Hm, ok. I'll look at the paper more carefully tomorrow.

Gold Member
No. The second observer is not moving away from the first; the second observer is at rest relative to the first. Fermi normal coordinates centered on the first observer's worldline are constructed so that constant proper distance is represented by constant coordinate distance, so the second observer's spatial coordinates in Fermi normal coordinates would be constant.
Ok, thanks. That also clarifies that the second observer moves inward as @PAllen pointed out in post #111.

But why is constant Fermi coordinate distance represented by constant proper distance? Is the definition of proper distance not restricted to the distance measured on a surface of constant time? Whereas the Fermi simultaneity surface is different from that (@PAllen #111).

I'm also not clear with following question: If one end of a long rod is comoving then the other end has a peculiar inward velocity. From the above it seems that the coordinates of the ends of this rod are described by constant Fermi normal coordinates. Is that true?

But why is constant Fermi coordinate distance represented by constant proper distance? Is the definition of proper distance not restricted to the distance measured on a surface of constant time? Whereas the Fermi simultaneity surface is different from that (@PAllen #111).
Actually, this gets to a pet peeve of mine. Cosmologists have added a specialized lingo on top GR that IMO is often not helpful. Outside of cosmology, the proper distance is defined between pairs of events connected by a spacelike geodesic of the manifold (and is the invariant length of that geodesic). As I discussed with @PeterDonis , this means that to discuss proper distance between world lines (of different bodies), you must specify a pairing of events on them, interpreted as a simultaneity convention. Even in SR, this means that the proper distance between bodies is frame dependent because of the simultaneity difference - this is known as length contraction. All well and good, but cosmologists have instead commonly used proper distance to mean a distance computed along a geodesic of a surface (of constant cosmological time) that is not a geodesic of the overall spacetime, and differs from the normal GR notion of proper distance, even between that pair of events. The cosmological usage of proper distance just feels 'wrong' to anyone used to using GR for any other application.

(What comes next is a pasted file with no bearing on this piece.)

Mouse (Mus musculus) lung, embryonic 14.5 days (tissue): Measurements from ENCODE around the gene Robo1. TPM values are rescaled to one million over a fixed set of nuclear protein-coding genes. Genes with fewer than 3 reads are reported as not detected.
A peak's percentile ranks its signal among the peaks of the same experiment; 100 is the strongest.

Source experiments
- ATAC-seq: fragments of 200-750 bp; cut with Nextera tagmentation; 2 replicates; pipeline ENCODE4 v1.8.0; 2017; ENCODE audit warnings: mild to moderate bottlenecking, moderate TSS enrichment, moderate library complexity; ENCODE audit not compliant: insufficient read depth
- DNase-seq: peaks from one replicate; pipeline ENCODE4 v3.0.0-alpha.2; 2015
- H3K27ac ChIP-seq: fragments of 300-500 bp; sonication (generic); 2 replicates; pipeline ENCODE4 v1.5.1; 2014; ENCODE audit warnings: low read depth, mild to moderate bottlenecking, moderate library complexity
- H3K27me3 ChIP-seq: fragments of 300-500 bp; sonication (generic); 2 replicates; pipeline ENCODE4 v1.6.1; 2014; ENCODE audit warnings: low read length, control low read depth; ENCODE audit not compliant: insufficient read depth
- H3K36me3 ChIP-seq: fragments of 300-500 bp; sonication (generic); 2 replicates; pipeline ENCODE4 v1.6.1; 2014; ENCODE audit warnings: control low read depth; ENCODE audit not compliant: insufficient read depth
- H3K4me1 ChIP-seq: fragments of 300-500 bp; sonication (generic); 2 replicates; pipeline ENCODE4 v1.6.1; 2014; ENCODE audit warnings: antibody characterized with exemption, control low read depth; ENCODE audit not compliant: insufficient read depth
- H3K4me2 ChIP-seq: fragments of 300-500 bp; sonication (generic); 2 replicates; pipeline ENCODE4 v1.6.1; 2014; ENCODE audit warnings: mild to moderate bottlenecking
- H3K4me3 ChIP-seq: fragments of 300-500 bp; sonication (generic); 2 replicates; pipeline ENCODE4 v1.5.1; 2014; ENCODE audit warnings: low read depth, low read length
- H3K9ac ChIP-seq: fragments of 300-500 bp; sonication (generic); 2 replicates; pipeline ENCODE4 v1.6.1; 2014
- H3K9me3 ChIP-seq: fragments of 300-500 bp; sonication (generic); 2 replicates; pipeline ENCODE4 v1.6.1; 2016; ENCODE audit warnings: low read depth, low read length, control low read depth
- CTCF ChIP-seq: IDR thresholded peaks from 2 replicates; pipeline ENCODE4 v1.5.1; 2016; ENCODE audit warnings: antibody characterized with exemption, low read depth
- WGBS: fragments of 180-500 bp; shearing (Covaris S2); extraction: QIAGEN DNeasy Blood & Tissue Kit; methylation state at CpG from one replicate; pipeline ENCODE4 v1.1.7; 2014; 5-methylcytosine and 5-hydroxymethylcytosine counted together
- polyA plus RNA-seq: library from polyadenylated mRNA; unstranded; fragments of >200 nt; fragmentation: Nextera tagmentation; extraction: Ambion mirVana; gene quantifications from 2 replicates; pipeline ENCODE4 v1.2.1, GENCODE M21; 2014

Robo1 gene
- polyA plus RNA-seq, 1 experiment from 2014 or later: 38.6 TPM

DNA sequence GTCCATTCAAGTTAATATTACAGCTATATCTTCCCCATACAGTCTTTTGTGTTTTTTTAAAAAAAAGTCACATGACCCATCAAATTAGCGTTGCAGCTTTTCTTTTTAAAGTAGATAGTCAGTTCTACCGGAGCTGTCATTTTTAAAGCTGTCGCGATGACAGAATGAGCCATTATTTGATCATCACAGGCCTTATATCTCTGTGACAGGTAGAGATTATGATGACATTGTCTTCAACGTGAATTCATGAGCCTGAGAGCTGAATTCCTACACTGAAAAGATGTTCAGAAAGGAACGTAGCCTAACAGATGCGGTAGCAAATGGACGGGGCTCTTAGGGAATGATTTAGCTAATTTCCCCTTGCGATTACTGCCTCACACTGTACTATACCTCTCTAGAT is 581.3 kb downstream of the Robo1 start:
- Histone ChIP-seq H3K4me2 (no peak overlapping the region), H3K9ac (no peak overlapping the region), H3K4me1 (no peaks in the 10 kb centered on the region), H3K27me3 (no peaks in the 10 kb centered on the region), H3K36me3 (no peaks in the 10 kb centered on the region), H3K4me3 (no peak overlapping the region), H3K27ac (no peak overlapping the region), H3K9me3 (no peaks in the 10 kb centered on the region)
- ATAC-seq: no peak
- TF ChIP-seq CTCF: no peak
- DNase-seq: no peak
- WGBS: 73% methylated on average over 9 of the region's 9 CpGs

As to why use different notions of simultaneity - well that is the essence of relativity. There is no inherent notion of simultaneity in either SR or GR. You pick a convention consistent with your purpose. Fermi simultaneity and Fermi proper distance are believed to most accurately model a bound object without getting into the details of a specific material theory and model of local gravity. It is the simplest reasonable abstraction from the full complexity. You ask about why use something other than a surface of constant time for measuring distance? Well, again, the essence of SR and GR is there is no such thing as an objective fact - a surface of constant time has no meaning beyond implementing a simultaneity convention. And the choice of a convention is based on what makes it easiest for the thing your are trying to model - a bound system or the whole universe.

[edit: in SR, there is a related notion of proper length for an object whose parts are all at mutural rest, and is the distance computed in the rest frame of the object. This is considered to be frame invariant, and can be defined without frames by saying you use a geodesic 4-orthogonal to any of the object world lines. This is unambiguous and invariant only in the case of all parts mutually at rest; else you would get different values depending on which world line you picked or which event you pick on a paritcular world line.]
I'm also not clear with following question: If one end of a long rod is comoving then the other end has a peculiar inward velocity. From the above it seems that the coordinates of the ends of this rod are described by constant Fermi normal coordinates. Is that true?
Yes.

Last edited:
vanhees71
Gold Member
Thank you very much, this post is very enlightening. I will have to think about it.
You ask about why use something other than a surface of constant time for measuring distance? Well, again, the essence of SR and GR is there is no such thing as an objective fact - a surface of constant time has no meaning beyond implementing a simultaneity convention. And the choice of a convention is based on what makes it easiest for the thing your are trying to model - a bound system or the whole universe.
Which includes the box in an expanding universe.

The frequency of an electromagnetic wave of course also depends on the reference frame where it is measured, because it's defined by $$\omega=u^{\mu} k^{\nu} g_{\mu \nu}$$, where ##u^{\mu}## is the four-velocity of the spectrometer used to measure this frequency.